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Tuesday, April 17, 2012

0052 - ΧΡΙΣΤΟΣ ΑΝΕΣΤΗ, CHRIST IS RISEN.

To all my readers. May the light of the Resurrected Lord shine bright in all of your hearts and give your souls a resurrection and a new beginning.
I hope you all had a blessed Pascha.

In Christ,

George

0052- The miraculous Icon of Panagia Vimatarissa or Ktitorissa - Holy Monastery of Vatopediou

The miraculous Icon of Panagia Vimatarissa or Ktitorissa is the premier Icon of the Holy Monastery of Vatopediou. It is placed at the central chair of the Holy Altar inside the main church (Katholicon) of the Monastery.
According to tradition, Arcadius, the young son of Theodosios the Great, Emperor of Rome, was involved in a ship wreck. He washed to shore and ended up under a bush under miraculous circumstances. He found this Icon under this bush. This site later became the site of the Monastery of Vatopediou and hence the name of the Monastery - The greek word for bush is Vatos and the Greek word for child is Pedi, Vato Pedi or Greek - Βατοπαιδιου. The Icon was placed in the Holy Altar of the Monastery when the Monastery was built. The Icon also receives the name Ktitorissa (the establisher) from this miracle.
The best known miracle of this Holy Icon is as follows. When Arab pirates decided to loot the Monastery (as was common practice in the 10th century), the Hierodeacon Savvas was the Vimataris (person responsible for the Holy Altar) of the main church (Katholikon). He managed to place the Icon in the well of the Holy Altar, together with the Cross of Constantine the Great and a lit lantern which was always placed before the Icon. He did not manage to save himself though, he was caught by the pirates and was sold as a prisoner on the island of Crete. 70 years later when  Crete was liberated by the Emperor Nikiforos Fokas, Hierodeacon Savvas was also freed and immediately return to his Monastery.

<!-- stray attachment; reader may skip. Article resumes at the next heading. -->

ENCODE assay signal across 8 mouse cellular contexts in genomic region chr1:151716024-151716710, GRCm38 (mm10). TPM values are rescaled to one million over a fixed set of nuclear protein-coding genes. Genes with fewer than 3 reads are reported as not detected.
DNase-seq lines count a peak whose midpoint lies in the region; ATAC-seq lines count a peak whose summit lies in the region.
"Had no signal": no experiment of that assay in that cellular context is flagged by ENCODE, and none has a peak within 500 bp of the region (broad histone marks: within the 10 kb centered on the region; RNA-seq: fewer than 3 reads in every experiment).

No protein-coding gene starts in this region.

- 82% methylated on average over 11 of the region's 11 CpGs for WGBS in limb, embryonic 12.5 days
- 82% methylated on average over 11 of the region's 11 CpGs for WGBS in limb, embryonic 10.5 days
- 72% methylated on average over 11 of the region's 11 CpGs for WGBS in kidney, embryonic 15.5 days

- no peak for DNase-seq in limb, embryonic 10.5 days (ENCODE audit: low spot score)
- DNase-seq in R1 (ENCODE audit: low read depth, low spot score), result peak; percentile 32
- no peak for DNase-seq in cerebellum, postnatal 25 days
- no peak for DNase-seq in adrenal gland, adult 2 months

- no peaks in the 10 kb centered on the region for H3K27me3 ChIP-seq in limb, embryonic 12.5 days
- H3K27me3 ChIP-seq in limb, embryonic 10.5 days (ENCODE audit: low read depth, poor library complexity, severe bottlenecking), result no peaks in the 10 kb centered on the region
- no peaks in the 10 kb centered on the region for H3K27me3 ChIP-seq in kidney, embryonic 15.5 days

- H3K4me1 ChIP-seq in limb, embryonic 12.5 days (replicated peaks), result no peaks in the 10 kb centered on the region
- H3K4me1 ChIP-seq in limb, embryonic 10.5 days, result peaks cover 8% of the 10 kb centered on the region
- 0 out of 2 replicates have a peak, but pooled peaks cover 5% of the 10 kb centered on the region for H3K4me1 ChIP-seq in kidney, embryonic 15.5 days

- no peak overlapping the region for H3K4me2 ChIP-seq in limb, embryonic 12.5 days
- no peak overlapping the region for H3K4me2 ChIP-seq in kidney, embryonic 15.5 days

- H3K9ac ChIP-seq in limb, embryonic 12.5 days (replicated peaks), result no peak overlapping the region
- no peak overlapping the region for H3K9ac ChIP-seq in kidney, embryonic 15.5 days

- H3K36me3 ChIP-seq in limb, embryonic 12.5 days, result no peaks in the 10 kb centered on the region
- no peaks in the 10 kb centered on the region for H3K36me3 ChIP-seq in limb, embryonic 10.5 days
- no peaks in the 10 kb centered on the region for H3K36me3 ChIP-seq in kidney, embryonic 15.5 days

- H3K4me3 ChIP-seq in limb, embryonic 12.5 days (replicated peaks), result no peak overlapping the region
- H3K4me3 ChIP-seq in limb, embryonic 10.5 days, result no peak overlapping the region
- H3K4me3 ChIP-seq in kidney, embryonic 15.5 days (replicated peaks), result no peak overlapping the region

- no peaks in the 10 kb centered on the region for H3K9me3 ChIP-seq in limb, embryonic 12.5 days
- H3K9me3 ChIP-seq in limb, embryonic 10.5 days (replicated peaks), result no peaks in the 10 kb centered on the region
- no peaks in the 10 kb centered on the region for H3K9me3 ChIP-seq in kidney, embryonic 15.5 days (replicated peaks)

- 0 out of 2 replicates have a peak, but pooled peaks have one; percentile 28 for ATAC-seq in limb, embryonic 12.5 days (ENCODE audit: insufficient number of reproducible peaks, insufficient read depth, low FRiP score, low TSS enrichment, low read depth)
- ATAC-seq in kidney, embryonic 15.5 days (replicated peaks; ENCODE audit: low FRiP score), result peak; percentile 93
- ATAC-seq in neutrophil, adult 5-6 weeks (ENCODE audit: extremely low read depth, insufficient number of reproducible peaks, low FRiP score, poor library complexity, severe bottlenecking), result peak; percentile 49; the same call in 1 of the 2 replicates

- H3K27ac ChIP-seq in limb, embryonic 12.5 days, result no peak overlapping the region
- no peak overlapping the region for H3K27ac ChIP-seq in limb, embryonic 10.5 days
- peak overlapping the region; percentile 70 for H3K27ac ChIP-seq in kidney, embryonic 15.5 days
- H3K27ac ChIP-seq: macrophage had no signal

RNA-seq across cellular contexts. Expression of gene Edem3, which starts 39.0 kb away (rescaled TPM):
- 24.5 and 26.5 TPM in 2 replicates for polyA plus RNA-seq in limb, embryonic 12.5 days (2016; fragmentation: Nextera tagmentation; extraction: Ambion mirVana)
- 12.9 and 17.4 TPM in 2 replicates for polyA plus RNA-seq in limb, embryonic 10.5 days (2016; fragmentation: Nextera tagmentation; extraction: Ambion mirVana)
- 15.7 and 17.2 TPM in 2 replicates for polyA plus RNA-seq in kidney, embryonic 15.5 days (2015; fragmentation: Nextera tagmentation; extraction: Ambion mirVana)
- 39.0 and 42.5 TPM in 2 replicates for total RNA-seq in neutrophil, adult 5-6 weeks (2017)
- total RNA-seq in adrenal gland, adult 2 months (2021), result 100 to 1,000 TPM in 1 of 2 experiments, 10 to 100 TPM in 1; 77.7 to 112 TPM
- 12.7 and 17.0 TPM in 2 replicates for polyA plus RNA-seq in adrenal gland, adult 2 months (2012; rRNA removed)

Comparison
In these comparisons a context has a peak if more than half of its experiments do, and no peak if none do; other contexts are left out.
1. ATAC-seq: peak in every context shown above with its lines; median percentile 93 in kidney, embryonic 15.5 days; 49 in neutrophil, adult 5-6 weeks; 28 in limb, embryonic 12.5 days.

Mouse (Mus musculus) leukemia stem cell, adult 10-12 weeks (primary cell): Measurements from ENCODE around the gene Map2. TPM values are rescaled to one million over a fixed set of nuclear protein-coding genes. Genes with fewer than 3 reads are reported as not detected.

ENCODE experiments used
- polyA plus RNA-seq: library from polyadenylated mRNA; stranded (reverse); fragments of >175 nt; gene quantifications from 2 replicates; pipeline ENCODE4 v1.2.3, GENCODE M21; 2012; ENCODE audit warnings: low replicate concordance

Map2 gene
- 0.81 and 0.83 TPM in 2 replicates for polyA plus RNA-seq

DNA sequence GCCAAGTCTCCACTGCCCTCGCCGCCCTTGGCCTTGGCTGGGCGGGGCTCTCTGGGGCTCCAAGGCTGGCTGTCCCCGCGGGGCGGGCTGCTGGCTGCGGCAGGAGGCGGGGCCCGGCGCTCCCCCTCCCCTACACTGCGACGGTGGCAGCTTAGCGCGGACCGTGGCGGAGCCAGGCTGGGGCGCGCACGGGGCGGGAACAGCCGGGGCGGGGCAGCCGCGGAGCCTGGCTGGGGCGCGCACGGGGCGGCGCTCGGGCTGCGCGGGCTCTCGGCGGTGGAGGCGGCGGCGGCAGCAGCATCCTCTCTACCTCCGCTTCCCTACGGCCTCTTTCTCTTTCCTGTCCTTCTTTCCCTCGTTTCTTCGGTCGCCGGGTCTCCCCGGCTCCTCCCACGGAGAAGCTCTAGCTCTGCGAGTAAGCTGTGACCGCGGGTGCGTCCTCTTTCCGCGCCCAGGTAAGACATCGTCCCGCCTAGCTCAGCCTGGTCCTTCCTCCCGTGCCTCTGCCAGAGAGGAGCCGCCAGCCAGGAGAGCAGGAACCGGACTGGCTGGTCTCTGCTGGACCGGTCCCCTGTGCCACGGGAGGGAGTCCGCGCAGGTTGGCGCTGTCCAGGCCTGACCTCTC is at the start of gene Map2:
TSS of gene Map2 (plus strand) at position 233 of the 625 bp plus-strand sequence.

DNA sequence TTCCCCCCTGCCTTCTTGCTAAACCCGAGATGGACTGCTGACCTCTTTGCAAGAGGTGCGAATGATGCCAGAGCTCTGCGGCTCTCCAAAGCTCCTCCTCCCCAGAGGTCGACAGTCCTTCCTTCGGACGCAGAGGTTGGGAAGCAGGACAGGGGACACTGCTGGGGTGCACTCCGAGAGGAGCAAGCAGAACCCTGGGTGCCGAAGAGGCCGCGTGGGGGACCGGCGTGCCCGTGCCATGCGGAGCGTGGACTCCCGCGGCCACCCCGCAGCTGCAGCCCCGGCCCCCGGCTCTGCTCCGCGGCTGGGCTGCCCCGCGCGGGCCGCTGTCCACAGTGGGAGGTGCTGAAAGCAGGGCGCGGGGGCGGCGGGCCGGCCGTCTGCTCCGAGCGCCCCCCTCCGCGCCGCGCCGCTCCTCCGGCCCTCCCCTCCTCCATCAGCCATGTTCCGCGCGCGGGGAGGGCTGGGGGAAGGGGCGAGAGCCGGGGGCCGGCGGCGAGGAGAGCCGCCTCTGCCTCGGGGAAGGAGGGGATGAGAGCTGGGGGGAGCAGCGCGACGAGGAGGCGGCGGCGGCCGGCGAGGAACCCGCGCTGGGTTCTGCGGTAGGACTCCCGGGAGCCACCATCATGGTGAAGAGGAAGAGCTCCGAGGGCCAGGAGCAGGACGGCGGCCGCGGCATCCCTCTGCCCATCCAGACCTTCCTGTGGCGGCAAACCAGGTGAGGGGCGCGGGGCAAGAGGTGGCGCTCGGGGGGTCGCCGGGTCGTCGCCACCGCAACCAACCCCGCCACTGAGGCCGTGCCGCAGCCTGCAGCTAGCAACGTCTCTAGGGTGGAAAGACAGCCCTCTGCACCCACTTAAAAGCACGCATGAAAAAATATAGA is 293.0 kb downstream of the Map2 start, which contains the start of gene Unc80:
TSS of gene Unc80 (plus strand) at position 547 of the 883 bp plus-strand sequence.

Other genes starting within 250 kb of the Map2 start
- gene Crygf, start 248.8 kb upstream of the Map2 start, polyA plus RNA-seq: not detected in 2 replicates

Upon his return, he led the then Abbot of the Monastery Nicholas to the well inside the Holy Altar and instructed him to open it. It was a miracle! the Icon, and the Cross were found floating on the surface of the water and the lantern was still lit before the Icon, even though though it was lit 70 years before.  The Icon also receives the name Vimatarissa because of the where it was placed for 70 years.
Ever since this occurrence, a Paraklesis service to Panagia is chanted before the Icon every Monday afternoon, and the Holy Liturgy is conducted in the main church (Katholikon) every Tuesday, apart from Sundays and major feasts of course, and all processions conducted at the Monastery, always have the Holy Icon of Panagia Vimatarissa or Ktitorissa first in line of the procession. 

On the Tuesday after Easter each year, a procession of the Holy Icon is done around the Monastery in honour of Panagia. 




Photos thanks to Pemptousia.gr, vatopedi.wordpress.com & pneymatiko.wordpress.com

Tuesday, April 3, 2012

0050 - The Miraculous Icon of Panagia Koukouzelissa - Holy Monastery of Great Lavra



The below text gives us a brief account of St. John Koukouzelis's life and why the Icon of The Theotokos, has the name Koukouzelissa. 

Panagia Koukouzelissa is a miraculous Icon, which is located at the Holy Monastery of Great Lavra, the oldest and first in hierarchial order of all Monasteries on Mount Athos. 
Its name comes from Saint John Koukouzelis, the renowned chanter of the Holy Monastery of Great Lavra.


The young John was born in 12th century in Dirrachio and his father passed away when he was very young. John and his pious mother lived in poverty, eating broad beans and peas almost on a daily basis. This is where John receives his nickname “Koukouzelis”. Broad beans in Greek is “koukia” and peas is “bizelia.” A synthesis of the two words: Koukouzelis.
When John came of age he went to Constantinople and enrolled himself into the Imperial Academy. Thanks to his beautiful voice, the Emperor Komninos soon noticed him. Not much time passed and he was made the head singer/musician of the imperial court. Although he had all of the worldly riches, his heart desired a life of silence, prayer and solitude. He was made aware that the Emperor sought to marry him to a lady of the court, and this resulted in his departure from Constantinople.